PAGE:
$ dig @localhost -p 53 visibilityspots.org ($ dig @IP-ADDRESS-OF-DOCKER-NODE -p 53 visibilityspots.org) ; <<>> DiG 9.12.1 <<>> @localhost -p 53 visibilityspots.org ; (2 servers found) ;; global options: +cmd ;; Got answer: ;; ->>HEADER<<- opcode: QUERY, status: NOERROR, id: 51155 ;; flags: qr rd ra; QUERY: 1, ANSWER: 8, AUTHORITY: 0, ADDITIONAL: 1 ;; OPT PSEUDOSECTION: ; EDNS: version: 0, flags:; udp: 1536 ;; QUESTION SECTION: ;visibilityspots.org. IN A ;; ANSWER SECTION: visibilityspots.org. 37 IN A 184.108.40.206 visibilityspots.org. 37 IN A 220.127.116.11 visibilityspots.org. 37 IN A 18.104.22.168 visibilityspots.org. 37 IN A 22.214.171.124 visibilityspots.org. 37 IN A 126.96.36.199 visibilityspots.org. 37 IN A 188.8.131.52 visibilityspots.org. 37 IN A 184.108.40.206 visibilityspots.org. 37 IN A 220.127.116.11 ;; Query time: 223 msec ;; SERVER: ::1#53(::1) ;; WHEN: Mon Apr 16 22:05:37 CEST 2018 ;; MSG SIZE rcvd: 328
Obviously I wanted to see myself that when sniffing the network the DNS requests aren't readable so I used tcp dump to prove myself the data was sent through HTTPS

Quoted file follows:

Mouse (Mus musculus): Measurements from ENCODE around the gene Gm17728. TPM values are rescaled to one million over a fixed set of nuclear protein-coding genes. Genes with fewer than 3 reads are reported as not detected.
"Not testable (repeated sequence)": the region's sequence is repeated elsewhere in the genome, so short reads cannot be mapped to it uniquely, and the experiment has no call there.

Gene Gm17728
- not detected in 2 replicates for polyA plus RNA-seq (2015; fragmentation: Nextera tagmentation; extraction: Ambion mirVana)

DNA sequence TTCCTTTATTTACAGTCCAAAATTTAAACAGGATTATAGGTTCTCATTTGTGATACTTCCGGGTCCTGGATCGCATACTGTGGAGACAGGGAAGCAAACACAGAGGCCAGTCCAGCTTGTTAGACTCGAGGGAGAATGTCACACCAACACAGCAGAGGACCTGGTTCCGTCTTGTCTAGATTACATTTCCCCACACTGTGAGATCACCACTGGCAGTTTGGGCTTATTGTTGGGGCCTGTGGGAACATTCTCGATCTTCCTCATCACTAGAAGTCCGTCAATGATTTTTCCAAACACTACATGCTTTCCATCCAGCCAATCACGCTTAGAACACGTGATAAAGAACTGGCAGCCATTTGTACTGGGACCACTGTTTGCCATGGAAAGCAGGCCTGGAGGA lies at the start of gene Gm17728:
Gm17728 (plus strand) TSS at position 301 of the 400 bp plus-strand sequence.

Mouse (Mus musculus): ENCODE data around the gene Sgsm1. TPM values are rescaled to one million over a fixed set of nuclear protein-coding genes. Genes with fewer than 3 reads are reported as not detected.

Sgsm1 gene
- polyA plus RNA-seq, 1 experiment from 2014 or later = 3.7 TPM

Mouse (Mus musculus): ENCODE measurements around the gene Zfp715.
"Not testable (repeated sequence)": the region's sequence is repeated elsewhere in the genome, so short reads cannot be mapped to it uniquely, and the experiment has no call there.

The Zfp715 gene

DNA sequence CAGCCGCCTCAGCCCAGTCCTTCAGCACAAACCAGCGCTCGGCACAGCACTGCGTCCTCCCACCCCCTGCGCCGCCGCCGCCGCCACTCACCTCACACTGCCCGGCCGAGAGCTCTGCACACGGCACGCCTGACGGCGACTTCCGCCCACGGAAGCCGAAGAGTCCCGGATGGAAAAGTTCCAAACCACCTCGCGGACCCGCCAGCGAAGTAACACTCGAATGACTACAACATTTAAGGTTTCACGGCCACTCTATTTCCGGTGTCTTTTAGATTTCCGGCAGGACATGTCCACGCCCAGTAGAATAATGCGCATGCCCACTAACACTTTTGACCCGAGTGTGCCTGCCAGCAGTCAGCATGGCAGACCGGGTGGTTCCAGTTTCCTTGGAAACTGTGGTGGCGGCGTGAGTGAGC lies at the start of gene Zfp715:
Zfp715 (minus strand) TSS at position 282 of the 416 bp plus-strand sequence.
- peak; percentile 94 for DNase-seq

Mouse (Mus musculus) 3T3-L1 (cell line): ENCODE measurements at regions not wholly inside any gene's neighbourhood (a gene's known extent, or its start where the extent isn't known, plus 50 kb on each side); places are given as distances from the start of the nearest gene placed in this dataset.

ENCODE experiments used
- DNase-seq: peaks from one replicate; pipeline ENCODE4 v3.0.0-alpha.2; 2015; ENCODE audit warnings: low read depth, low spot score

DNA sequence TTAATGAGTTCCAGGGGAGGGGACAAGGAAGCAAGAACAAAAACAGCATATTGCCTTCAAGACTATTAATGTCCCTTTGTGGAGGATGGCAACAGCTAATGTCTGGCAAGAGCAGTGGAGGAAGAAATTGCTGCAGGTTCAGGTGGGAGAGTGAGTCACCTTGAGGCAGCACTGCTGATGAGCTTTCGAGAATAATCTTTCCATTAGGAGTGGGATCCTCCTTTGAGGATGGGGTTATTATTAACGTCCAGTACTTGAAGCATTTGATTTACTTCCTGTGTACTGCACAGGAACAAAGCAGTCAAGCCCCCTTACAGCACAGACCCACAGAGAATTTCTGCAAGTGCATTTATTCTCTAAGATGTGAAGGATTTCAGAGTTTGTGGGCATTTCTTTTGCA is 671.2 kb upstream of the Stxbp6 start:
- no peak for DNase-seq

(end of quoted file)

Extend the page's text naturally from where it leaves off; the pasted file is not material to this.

pi-hole# tcpdump -i eth0 udp port 53 22:39:30.837594 IP 192.168.0.3.35765 > piholeContainerID.domain: 36972+ [1au] A? visibilityspots.com. (60) 22:39:31.009345 IP piholeContainerID.domain > 192.168.0.3.35765: 36972 8/0/1 A 18.104.22.168, A 22.214.171.124, A 126.96.36.199, A 188.8.131.52, A 184.108.40.206, A 220.127.116.11, A 18.104.22.168, A 22.214.171.124 (328)
cloudflared# tcpdump -i eth0 udp port 54 tcpdump: verbose output suppressed, use -v or -vv for full protocol decode listening on eth0, link-type EN10MB (Ethernet), capture size 262144 bytes 20:39:29.029132 IP piholeContainerID.59189 > cloudflaredContainerID.54: UDP, length 40 20:39:29.069864 IP cloudflaredContainerID.54 > piholeContainerID.59189: UDP, length 116 20:39:30.838803 IP piholeContainerID.28892 > cloudflaredContainerID.54: UDP, length 60 20:39:31.003756 IP cloudflaredContainerID.54 > piholeContainerID.28892: UDP, length 328 20:39:31.352487 IP piholeContainerID.50291 > cloudflaredContainerID.54: UDP, length 31 20:39:31.364073 IP piholeContainerID.16365 > cloudflaredContainerID.54: UDP, length 31 20:39:31.411227 IP cloudflaredContainerID.54 > piholeContainerID.50291: UDP, length 156 20:39:31.432364 IP cloudflaredContainerID.54 > piholeContainerID.16365: UDP, length 218
So by now you can configure this new DNS service on your router or dhcp daemon within your local network.
Since the pi isn't running for a very long time I have no clue if it can cope with the load on our network but I'll keep you posted ;)